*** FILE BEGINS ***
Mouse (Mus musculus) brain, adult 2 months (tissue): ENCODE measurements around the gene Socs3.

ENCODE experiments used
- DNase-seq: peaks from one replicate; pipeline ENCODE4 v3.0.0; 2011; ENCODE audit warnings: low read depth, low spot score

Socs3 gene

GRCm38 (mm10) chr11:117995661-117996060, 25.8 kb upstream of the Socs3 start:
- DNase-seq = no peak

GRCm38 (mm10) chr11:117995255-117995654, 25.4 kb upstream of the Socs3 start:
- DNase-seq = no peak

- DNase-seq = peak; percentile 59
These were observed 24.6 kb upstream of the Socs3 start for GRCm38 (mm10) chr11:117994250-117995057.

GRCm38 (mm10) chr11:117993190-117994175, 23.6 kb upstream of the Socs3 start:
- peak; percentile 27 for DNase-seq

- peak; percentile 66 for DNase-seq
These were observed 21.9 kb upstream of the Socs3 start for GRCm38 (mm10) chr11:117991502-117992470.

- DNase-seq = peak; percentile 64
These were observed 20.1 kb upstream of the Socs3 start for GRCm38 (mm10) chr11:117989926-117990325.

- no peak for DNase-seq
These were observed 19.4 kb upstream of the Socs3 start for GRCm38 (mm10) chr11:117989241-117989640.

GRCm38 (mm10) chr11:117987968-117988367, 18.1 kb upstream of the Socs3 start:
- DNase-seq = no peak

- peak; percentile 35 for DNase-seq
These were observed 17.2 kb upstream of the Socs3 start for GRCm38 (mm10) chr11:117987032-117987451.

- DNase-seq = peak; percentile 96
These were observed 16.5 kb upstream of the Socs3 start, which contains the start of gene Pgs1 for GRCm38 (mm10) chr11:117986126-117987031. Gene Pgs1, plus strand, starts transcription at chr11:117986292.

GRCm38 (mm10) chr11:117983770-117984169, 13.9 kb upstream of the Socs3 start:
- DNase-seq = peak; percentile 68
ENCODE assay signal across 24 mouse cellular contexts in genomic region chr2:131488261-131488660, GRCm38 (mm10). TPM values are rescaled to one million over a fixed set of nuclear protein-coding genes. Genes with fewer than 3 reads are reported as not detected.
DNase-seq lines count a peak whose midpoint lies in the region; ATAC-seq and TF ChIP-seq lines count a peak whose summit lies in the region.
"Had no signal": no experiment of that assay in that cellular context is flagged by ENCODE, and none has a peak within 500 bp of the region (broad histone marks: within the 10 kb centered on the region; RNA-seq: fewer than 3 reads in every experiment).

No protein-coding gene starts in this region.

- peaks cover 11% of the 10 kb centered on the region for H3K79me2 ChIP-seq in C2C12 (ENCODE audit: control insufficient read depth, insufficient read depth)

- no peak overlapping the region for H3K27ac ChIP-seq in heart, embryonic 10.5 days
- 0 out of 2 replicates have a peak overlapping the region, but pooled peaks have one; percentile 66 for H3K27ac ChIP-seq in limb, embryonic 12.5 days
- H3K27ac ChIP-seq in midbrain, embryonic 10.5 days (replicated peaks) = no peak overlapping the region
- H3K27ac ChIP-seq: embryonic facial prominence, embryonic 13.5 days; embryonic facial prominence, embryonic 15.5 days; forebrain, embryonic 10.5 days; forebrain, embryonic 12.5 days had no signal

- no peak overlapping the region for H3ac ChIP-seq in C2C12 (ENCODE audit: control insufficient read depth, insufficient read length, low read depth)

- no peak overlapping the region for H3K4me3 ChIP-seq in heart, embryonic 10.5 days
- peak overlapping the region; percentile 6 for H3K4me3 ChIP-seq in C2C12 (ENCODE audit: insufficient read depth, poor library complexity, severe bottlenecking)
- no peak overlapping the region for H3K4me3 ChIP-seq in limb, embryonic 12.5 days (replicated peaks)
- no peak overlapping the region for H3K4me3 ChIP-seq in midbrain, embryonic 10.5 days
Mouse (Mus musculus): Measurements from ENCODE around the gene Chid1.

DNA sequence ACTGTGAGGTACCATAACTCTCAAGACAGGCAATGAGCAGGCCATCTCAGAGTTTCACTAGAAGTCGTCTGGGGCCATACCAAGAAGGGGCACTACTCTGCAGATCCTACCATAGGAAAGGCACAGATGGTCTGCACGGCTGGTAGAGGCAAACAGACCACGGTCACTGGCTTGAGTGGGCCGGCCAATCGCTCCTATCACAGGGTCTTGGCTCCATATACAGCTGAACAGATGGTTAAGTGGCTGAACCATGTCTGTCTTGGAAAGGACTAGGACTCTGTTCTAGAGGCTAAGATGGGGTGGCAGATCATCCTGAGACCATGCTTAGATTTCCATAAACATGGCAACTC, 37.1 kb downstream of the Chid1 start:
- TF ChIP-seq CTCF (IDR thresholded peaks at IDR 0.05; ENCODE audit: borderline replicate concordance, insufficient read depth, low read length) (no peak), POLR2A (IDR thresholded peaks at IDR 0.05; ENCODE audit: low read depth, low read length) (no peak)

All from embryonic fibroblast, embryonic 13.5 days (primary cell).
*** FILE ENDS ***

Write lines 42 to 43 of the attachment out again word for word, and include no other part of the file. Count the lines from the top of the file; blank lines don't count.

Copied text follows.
DNA sequence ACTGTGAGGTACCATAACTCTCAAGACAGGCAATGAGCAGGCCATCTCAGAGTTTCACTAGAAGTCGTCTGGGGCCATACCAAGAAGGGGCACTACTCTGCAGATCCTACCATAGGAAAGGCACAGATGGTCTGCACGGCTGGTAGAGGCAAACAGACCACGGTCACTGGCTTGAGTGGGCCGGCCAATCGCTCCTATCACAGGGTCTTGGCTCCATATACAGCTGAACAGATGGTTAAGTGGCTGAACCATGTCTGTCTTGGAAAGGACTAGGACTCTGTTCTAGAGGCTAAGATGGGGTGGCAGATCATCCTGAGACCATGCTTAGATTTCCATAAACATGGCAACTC, 37.1 kb downstream of the Chid1 start:
- TF ChIP-seq CTCF (IDR thresholded peaks at IDR 0.05; ENCODE audit: borderline replicate concordance, insufficient read depth, low read length) (no peak), POLR2A (IDR thresholded peaks at IDR 0.05; ENCODE audit: low read depth, low read length) (no peak)